Stubbornness: Is it your greatest asset or weakness?

by Olivia Williams on July 10, 2015 in Faith

My junior year of high school, I broke my arm. Caused by a cheerleading accident, the incident ruined all my plans, activities and basically everything I had going. It took surgery, plates and screws to put back together the two bones in my left forearm, and even then I had months of recovery ahead of me.

Basketball season was coming, which I had never been absent from, and homecoming was only two weeks away, but I was a tough-spirited 16-year-old girl who refused to be weak and play by my doctor's rules. During homecoming, I cheered in a sling. Even though the doctor told me it would be eight weeks, I fully recovered from the injury in five, and I was back on the basketball court where I belonged.

I'm a stubborn person. There's no hiding it, and sometimes I have to learn things the hard way. And while sometimes my headstrong nature can be an asset, it is also one of my greatest weaknesses.

Growing up, there were times when I felt like the Lord was silent in my life, like I was taking on new changes and battles and failures by myself. But, it wasn't because God wasn't paying attention to me, it was because I was trying to bear a load I was never meant to bear alone. I was being stubborn.

2 Corinthians 12:10 says, "For the sake of Christ then I am content with weakness, insults, hardship, persecutions, and calamities, for when I am weak then I am strong."

When we accept Jesus as our Lord and Savior, a new eternal life isn't the only thing we gain. We also gain a Father who we can run to when we're heartbroken or feeling inadequate. We gain a bridegroom who loves us more than any earthly thing could. And we gain a partner who is there to help us learn lessons, who is there to help us with heavy burdens and cast them away, who is there to be strong when we are weak.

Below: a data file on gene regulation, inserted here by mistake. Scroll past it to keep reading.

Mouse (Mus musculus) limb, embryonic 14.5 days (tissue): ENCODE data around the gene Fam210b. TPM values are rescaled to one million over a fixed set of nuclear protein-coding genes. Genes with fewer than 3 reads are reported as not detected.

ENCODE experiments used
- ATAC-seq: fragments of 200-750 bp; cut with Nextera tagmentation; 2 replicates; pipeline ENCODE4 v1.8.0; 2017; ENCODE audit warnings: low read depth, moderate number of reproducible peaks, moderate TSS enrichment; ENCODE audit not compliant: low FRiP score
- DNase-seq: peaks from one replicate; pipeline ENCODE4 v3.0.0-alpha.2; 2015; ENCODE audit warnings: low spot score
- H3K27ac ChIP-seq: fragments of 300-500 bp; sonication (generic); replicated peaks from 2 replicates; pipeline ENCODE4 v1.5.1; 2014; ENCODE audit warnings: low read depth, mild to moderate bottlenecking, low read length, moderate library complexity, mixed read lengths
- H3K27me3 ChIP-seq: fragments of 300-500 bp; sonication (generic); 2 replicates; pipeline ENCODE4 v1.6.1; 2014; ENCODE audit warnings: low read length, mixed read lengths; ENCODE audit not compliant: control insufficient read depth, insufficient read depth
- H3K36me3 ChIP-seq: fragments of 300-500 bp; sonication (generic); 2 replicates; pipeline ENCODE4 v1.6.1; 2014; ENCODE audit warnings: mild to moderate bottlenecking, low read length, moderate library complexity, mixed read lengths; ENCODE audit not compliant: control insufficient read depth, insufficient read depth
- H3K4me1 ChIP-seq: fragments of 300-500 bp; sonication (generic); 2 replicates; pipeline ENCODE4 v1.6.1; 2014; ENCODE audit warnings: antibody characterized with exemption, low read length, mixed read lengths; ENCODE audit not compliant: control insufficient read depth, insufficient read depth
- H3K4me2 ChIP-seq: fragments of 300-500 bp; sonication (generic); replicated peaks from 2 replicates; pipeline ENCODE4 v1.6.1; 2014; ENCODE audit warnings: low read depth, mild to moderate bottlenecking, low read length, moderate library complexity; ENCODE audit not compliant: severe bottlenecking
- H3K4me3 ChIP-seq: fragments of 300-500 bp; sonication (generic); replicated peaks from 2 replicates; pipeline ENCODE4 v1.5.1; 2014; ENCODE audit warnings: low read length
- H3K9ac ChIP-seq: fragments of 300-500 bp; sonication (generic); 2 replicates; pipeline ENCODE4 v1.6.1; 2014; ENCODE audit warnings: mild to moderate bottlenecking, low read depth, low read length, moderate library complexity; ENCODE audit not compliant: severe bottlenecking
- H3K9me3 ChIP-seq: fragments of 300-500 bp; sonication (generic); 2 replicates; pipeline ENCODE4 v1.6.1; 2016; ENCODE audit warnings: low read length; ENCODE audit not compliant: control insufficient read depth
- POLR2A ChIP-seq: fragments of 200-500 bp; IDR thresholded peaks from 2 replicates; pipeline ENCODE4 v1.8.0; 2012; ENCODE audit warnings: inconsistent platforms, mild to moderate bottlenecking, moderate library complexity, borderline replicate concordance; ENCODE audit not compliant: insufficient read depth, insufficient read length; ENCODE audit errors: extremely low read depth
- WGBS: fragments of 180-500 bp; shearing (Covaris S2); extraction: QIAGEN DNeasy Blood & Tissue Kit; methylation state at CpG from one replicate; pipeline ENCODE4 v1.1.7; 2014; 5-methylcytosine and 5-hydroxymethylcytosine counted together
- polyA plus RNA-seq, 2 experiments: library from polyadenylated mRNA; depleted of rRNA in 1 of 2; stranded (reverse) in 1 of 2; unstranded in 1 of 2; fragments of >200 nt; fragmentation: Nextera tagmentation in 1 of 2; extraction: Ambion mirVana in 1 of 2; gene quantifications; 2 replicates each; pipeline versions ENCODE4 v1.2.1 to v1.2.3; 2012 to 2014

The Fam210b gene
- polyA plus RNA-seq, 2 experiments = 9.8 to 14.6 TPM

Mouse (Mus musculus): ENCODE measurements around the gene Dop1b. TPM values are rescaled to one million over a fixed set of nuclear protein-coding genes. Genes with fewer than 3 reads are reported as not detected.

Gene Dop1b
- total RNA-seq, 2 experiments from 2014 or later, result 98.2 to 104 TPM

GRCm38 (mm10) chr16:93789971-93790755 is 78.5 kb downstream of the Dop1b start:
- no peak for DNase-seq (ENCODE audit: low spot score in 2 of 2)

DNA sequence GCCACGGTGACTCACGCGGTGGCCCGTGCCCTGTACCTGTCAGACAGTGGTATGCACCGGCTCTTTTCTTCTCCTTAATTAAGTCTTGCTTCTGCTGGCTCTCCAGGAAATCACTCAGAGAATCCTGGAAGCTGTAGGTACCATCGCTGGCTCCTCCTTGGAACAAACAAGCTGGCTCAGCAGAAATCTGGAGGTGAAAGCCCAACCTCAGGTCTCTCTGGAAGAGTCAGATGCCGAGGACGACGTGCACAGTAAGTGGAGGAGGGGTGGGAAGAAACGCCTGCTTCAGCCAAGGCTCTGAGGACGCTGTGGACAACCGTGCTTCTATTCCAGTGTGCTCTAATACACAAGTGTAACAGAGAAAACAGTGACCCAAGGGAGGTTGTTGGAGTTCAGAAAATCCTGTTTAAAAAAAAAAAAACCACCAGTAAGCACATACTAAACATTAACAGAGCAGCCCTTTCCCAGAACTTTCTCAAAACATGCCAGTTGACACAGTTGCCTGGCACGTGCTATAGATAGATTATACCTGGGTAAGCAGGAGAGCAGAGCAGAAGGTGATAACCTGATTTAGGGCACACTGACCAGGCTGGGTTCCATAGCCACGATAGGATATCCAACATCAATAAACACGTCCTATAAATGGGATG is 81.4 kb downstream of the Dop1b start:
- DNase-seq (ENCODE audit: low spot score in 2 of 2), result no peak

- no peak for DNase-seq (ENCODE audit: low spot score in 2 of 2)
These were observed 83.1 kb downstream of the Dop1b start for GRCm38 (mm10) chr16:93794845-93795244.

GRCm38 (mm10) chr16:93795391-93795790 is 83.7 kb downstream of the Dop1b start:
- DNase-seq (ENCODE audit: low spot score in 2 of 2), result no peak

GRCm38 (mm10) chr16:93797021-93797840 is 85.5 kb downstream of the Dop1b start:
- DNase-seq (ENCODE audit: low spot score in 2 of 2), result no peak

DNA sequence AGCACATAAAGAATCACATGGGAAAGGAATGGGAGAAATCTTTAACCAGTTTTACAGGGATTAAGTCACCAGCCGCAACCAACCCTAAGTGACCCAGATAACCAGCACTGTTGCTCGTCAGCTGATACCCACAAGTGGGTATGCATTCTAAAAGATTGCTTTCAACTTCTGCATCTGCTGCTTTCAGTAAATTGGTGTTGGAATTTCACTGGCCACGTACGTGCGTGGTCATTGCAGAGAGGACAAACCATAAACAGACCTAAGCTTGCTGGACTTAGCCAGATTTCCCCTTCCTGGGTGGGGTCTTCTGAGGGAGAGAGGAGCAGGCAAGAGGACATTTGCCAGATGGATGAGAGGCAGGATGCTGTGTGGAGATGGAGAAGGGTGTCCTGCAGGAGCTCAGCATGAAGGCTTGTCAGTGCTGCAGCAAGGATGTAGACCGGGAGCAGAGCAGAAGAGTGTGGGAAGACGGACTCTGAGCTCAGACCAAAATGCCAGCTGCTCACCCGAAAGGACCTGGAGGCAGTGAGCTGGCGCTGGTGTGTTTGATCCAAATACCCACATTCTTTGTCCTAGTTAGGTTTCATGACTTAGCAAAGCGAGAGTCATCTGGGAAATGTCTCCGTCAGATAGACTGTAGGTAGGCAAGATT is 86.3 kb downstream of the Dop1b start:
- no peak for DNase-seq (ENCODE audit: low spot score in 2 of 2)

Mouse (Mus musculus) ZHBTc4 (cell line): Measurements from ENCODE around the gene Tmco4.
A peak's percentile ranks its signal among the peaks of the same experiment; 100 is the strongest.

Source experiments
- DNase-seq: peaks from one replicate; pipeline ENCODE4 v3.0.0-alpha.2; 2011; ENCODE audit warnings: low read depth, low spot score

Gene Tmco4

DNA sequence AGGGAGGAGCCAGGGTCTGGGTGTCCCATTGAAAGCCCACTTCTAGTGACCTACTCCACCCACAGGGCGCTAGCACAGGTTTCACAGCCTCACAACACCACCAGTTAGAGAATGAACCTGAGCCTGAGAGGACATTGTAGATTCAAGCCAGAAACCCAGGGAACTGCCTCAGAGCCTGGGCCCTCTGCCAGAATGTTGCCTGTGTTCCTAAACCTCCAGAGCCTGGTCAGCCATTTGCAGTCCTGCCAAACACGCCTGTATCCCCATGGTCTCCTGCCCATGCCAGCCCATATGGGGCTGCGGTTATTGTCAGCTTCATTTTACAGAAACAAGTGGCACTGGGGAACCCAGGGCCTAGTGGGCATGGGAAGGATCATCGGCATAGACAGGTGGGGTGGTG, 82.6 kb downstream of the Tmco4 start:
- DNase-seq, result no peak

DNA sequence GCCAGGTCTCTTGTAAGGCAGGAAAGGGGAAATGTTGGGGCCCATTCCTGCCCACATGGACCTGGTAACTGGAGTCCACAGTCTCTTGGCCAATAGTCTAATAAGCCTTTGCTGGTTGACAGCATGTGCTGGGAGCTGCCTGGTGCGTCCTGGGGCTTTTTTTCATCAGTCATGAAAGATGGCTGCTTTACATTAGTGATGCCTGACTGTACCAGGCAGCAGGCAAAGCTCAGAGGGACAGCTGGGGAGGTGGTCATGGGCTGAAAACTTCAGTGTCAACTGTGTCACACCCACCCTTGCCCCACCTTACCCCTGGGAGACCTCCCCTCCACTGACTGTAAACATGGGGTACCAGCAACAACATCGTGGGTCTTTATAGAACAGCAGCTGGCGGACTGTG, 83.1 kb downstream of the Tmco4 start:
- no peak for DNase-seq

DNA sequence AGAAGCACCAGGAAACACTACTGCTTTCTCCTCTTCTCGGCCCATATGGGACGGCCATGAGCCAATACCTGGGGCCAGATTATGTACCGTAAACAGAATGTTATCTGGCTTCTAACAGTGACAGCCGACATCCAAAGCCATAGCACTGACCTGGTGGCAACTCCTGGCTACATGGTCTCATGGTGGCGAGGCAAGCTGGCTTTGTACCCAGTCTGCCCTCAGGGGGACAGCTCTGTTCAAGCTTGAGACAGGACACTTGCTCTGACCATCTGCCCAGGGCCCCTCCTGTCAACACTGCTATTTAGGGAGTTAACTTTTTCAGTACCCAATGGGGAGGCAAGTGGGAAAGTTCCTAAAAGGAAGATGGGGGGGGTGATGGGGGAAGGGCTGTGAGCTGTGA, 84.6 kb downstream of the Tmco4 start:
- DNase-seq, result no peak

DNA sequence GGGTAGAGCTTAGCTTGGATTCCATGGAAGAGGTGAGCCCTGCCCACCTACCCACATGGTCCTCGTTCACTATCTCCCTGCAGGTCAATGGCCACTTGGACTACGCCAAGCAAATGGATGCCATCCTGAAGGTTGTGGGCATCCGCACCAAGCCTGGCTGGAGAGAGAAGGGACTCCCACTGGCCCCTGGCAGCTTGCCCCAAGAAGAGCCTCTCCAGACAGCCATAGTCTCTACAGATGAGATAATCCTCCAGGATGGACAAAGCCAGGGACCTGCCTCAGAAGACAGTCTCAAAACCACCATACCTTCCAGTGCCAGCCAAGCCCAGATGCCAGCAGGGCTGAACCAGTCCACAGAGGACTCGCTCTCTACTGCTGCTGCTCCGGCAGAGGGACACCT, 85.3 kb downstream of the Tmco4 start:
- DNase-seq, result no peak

But sometimes our pride makes us forget all that we gain, and even though we feel like we can do it all on our own, we don't have to. We can rest in God's mercy and unfailing love for us. And not only can we do all things through Christ (Philippians 4:13), but the more we rely on the Lord the stronger we will become through him.

When we look at the Bible, we can see an example of this in Samson, one of the judges in the Old Testament. Samson was a physically strong person, but he allowed his pride, physical desires and anger to overshadow God's gifts and plans for him. In fact, Samson was only able to display his strength when "the spirit of the Lord came upon him," (Judges 14:6). Because he was so strong, he began to believe he didn't need God, and ultimately this led to his downfall against the Philistines, courtesy of Delilah (Judges 16).

It can be good to be stubborn and to not take no for an answer. It's one of the things that makes us human. But life is easier and the struggles we face are simpler when we walk with Christ, and use the gifts and characteristics he has given us for His glory.

Olivia Williams, a journalism student from Baylor, is currently serving as a joint Communications Intern for both the Baptist Standard and the Texas Baptists.

Texas Baptists is a movement of God’s people to share Christ and show love by strengthening churches and ministers, engaging culture and connecting the nations to Jesus.

The ministry of the convention is made possible by giving through the Texas Baptists Cooperative Program, Mary Hill Davis Offering® for Texas Missions, Texas Baptists Worldwide and Texas Baptist Missions Foundation. Thank you for your faithful and generous support.

Subscribe to receive stories like this one directly to your inbox.

We are more together.

Read more articles in: Faith